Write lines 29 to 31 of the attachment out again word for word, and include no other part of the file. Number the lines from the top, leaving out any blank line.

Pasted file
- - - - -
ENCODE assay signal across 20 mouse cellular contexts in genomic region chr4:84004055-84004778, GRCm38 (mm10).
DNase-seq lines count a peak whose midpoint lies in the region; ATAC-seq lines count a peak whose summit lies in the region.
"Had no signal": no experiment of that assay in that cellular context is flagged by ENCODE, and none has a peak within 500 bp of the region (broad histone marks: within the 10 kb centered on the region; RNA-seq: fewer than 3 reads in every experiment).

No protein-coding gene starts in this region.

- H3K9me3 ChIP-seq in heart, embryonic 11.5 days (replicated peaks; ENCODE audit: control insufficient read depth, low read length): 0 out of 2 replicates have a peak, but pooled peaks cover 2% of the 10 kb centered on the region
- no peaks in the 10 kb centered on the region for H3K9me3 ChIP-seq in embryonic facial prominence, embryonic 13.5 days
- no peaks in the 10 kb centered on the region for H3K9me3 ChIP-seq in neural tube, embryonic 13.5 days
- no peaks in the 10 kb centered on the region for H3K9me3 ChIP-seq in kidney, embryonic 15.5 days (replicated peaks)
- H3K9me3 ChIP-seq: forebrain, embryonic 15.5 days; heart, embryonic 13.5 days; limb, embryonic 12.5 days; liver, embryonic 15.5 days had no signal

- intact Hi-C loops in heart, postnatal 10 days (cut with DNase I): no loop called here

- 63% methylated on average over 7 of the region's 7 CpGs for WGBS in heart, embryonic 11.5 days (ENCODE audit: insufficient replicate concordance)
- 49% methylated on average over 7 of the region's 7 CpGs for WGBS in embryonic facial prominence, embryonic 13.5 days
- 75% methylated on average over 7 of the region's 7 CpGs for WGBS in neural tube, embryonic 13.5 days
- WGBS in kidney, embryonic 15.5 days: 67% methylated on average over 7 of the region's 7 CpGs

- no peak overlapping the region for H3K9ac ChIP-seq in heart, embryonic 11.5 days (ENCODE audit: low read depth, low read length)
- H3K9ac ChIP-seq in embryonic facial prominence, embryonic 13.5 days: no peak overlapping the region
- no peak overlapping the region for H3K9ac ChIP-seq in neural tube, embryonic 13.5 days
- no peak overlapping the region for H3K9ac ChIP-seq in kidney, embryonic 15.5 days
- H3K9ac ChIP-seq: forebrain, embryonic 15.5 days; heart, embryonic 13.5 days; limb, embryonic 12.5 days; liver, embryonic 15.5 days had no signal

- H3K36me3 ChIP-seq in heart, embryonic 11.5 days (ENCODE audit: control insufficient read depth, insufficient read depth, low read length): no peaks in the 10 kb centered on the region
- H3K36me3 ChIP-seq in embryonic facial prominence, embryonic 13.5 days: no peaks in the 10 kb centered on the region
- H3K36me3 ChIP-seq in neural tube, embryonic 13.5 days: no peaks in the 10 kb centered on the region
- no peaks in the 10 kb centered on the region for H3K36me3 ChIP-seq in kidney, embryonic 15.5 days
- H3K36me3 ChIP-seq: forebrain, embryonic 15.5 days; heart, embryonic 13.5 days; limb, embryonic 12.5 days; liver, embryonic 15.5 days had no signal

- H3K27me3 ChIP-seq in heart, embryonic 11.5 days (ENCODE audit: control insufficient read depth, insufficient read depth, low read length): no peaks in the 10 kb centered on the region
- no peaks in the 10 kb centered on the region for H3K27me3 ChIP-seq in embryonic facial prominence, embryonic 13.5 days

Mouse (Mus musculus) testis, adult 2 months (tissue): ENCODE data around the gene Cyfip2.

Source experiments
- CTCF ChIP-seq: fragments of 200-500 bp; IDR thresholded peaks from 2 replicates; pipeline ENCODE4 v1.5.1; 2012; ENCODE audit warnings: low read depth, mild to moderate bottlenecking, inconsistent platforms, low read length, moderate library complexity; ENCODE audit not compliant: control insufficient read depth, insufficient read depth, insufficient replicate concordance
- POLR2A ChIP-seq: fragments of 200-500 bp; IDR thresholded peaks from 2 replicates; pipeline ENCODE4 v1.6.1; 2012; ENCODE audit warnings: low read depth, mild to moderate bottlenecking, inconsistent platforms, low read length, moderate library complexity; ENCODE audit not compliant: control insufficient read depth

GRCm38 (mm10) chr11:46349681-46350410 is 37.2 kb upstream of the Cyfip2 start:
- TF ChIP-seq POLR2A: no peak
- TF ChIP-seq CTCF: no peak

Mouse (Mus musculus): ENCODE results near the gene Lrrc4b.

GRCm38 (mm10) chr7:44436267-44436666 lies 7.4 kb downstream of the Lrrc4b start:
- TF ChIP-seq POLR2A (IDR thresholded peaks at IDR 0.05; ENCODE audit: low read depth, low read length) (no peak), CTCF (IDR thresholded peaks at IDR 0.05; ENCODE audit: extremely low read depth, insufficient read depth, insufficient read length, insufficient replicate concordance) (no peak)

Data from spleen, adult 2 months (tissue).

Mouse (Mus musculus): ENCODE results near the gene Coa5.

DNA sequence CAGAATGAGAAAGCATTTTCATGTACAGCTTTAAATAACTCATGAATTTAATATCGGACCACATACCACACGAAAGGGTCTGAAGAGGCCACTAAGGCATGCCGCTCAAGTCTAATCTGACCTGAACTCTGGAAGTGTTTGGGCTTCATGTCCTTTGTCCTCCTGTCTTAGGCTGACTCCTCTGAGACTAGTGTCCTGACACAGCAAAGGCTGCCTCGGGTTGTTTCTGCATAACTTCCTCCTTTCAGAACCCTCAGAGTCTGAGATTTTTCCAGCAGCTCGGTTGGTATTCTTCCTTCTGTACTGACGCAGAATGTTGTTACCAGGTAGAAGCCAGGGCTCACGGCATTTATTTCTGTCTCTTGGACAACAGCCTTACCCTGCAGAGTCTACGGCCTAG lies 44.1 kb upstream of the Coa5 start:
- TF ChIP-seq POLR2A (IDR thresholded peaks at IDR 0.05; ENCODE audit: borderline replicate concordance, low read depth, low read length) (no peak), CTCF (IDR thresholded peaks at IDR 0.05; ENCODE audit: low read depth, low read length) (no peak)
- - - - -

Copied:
- CTCF ChIP-seq: fragments of 200-500 bp; IDR thresholded peaks from 2 replicates; pipeline ENCODE4 v1.5.1; 2012; ENCODE audit warnings: low read depth, mild to moderate bottlenecking, inconsistent platforms, low read length, moderate library complexity; ENCODE audit not compliant: control insufficient read depth, insufficient read depth, insufficient replicate concordance
- POLR2A ChIP-seq: fragments of 200-500 bp; IDR thresholded peaks from 2 replicates; pipeline ENCODE4 v1.6.1; 2012; ENCODE audit warnings: low read depth, mild to moderate bottlenecking, inconsistent platforms, low read length, moderate library complexity; ENCODE audit not compliant: control insufficient read depth

GRCm38 (mm10) chr11:46349681-46350410 is 37.2 kb upstream of the Cyfip2 start: